Do you have any favorite novenas that you would like to see as a Color-a-Novena?  I'll happily take your suggestions in the comments, and then I'll get to work adding to the collection!

Wednesday, September 14, 2016

Woodburned Peg Doll Nativity How-To

I know, I know... it's only September. But in my book, its never too early to start planning for Advent and Christmas and gift giving.  I'd rather do a little work early on so that I can enjoy the season.  Last Christmas, I made this peg doll nativity for my just-turned-one year old niece, and it was a big hit.  The peg dolls are just the right size for a little fist, they make satisfying banging noises, and are fun to chew on (and later will hopefully help her understand the true meaning of Christmas). We've added two new nephews to the family this year, so I wanted to make another nativity.  After watching my niece play with hers I was inspired to think a little differently about the next set.

When making toys for babies & toddlers, you have to consider that everything is going to end up in their mouths.  With that in mind, I still made Baby Jesus a tiny size, but as He is a choking hazard, my sister has Him stored away until the kiddos are bigger.  When I painted last time, I also made sure that my paint and sealer were non-toxic.  This time considering my nephew is even younger, I knew that there was an even higher likelihood that he would have these pieces in his mouth all the time.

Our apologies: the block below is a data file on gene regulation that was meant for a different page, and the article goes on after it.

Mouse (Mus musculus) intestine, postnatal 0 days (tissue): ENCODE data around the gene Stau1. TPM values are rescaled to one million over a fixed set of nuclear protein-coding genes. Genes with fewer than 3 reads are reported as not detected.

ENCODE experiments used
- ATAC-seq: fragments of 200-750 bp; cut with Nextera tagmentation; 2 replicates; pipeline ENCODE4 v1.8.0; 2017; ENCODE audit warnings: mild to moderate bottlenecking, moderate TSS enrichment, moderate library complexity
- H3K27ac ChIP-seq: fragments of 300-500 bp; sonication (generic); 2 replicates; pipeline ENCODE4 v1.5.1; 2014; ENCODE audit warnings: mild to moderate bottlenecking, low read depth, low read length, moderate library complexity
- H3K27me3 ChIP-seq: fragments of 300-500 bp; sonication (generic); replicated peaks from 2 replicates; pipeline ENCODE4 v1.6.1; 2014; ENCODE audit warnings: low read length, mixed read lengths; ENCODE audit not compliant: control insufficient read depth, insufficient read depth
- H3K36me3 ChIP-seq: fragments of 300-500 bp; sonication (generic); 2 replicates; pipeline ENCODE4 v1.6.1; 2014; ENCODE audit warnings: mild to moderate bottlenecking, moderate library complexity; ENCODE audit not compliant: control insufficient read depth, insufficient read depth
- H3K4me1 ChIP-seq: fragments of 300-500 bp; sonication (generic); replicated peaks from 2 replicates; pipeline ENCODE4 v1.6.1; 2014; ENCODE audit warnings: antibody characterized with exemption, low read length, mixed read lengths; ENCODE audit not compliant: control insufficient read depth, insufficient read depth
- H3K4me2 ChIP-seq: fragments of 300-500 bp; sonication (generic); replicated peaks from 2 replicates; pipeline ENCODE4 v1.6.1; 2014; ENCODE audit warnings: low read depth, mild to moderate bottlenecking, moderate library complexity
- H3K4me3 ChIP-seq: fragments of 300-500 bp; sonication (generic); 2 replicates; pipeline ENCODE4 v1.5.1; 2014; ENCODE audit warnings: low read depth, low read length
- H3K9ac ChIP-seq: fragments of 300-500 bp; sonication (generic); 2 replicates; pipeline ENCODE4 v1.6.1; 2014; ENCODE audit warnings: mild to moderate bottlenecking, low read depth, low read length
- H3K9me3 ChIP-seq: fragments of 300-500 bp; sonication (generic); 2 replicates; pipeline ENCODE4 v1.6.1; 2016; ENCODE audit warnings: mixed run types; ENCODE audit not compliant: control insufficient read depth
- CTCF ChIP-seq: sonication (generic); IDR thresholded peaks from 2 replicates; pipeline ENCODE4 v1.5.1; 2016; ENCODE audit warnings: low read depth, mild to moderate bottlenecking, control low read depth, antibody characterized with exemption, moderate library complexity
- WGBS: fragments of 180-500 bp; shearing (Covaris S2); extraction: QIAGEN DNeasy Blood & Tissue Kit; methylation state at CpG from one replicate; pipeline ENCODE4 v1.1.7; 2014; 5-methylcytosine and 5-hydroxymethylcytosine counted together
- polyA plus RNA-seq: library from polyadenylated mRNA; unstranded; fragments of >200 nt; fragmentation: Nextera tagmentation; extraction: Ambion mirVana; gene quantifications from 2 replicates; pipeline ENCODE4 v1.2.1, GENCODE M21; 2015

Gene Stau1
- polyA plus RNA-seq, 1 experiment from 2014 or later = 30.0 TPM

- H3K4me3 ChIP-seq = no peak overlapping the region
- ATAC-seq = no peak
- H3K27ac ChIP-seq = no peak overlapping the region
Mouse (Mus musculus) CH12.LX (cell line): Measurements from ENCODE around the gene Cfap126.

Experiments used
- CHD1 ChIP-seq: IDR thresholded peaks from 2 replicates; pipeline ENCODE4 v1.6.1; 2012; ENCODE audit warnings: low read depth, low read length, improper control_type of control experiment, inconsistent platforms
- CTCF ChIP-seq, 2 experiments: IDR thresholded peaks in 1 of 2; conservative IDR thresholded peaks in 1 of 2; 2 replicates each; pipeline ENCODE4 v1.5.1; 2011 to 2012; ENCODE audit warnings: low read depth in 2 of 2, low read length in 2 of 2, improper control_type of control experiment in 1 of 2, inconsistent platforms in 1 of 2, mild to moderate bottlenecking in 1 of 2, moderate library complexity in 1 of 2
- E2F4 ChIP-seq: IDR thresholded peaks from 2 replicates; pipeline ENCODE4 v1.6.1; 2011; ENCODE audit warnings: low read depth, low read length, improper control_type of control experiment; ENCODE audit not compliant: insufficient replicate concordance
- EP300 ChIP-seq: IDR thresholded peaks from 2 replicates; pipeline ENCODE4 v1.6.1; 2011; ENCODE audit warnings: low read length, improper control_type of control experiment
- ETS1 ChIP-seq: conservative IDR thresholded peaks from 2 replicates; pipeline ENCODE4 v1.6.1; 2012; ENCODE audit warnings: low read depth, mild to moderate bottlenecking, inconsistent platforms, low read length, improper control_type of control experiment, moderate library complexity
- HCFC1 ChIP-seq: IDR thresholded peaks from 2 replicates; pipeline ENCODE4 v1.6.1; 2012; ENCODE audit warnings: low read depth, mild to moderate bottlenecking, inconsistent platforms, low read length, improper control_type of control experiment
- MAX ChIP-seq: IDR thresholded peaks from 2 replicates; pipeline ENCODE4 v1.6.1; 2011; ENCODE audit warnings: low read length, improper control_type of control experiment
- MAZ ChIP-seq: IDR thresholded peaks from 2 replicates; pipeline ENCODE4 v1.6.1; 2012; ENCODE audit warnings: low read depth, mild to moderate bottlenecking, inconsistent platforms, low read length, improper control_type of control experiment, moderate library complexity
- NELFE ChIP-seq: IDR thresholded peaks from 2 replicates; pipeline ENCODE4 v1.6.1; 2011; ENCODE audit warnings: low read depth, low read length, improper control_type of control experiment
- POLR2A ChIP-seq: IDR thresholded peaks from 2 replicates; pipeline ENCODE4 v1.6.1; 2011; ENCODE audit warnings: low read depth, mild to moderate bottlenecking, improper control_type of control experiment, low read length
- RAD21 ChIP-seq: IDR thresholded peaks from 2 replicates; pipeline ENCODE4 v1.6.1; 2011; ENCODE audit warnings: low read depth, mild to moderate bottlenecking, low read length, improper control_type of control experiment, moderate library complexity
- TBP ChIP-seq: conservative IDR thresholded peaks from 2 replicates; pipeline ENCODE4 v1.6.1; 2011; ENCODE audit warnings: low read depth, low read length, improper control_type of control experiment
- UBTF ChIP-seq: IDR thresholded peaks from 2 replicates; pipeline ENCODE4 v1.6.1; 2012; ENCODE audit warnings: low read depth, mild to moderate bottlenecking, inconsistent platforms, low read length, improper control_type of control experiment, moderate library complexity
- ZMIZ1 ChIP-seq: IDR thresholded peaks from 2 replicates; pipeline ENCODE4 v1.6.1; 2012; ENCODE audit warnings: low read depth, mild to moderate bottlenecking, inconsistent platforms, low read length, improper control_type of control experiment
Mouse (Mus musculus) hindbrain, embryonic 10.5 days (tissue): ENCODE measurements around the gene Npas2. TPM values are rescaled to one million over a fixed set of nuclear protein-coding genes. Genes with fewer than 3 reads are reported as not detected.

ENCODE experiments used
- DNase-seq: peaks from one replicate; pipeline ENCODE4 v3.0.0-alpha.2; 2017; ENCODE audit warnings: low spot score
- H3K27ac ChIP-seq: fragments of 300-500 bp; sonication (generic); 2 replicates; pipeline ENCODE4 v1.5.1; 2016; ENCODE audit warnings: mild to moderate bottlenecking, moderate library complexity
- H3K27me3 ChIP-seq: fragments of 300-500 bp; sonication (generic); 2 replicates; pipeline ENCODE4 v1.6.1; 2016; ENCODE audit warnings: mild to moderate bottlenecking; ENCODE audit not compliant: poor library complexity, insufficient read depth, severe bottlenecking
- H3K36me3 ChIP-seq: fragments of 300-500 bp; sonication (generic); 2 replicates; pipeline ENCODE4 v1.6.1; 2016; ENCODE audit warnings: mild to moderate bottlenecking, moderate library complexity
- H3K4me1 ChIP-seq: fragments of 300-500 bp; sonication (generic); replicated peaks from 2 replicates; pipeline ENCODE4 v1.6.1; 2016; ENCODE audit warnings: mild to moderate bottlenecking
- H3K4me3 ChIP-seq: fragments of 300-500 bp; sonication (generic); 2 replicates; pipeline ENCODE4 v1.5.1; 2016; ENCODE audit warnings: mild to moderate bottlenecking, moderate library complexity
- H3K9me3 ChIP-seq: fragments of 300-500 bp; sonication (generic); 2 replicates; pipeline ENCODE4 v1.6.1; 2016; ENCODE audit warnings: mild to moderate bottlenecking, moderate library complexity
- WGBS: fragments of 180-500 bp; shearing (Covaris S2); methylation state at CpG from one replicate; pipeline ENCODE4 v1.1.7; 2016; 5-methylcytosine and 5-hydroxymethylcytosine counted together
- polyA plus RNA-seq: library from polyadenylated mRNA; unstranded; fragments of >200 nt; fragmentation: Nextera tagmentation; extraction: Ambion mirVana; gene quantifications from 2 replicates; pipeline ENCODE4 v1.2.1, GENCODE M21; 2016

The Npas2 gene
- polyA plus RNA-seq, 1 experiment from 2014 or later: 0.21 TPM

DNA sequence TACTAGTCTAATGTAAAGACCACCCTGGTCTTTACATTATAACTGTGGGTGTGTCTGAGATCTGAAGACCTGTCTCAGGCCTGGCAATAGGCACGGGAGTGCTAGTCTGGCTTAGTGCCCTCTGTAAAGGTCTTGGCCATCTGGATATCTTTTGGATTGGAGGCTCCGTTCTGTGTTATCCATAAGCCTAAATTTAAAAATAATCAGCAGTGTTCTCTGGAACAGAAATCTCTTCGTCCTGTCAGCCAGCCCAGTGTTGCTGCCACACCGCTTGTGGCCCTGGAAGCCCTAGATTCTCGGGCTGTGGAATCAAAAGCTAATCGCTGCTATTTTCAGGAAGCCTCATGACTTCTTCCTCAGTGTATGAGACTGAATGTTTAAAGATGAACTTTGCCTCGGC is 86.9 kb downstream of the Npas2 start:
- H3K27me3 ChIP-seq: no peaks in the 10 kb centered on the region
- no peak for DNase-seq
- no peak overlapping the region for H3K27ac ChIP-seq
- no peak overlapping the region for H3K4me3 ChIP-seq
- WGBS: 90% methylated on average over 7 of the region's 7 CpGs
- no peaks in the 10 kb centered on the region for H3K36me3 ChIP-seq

After a friend gave me a woodburner this summer, I knew that it would be the perfect medium to make more baby-friendly peg dolls.  I woodburned the peg dolls, stained them with coffee, and sealed with mineral oil and beeswax- all non-toxic, food safe materials that a mama can feel a little better about her baby chewing on.  Not only that, but I l-o-v-e the style of the Nativity and how simple and beautiful it looks.  Plus, they smell delicious- a combo of the burned wood, coffee, and beeswax is like a campfire and incense all rolled into one. :)

If you want to try this technique, I've got a lot of pictures to help you along the way.  If you stumbled upon this and want to paint a set of nativity peg dolls, you could easily use the woodburned patterns below as outlines and you might want to check out this post.  Also, this post has ideas for painting animals for a peg doll nativity, and this post has a set of Saints, a cathedral, and a Mass set.  I think the kiddos in your life would love any of them!

Note: Many of the links to products in this post are affiliate links.  That means that if you click on that link and make a purchase through it, I receive a small percentage at no cost to you.  I only recommend things I already have used and have been happy with.  I appreciate your support!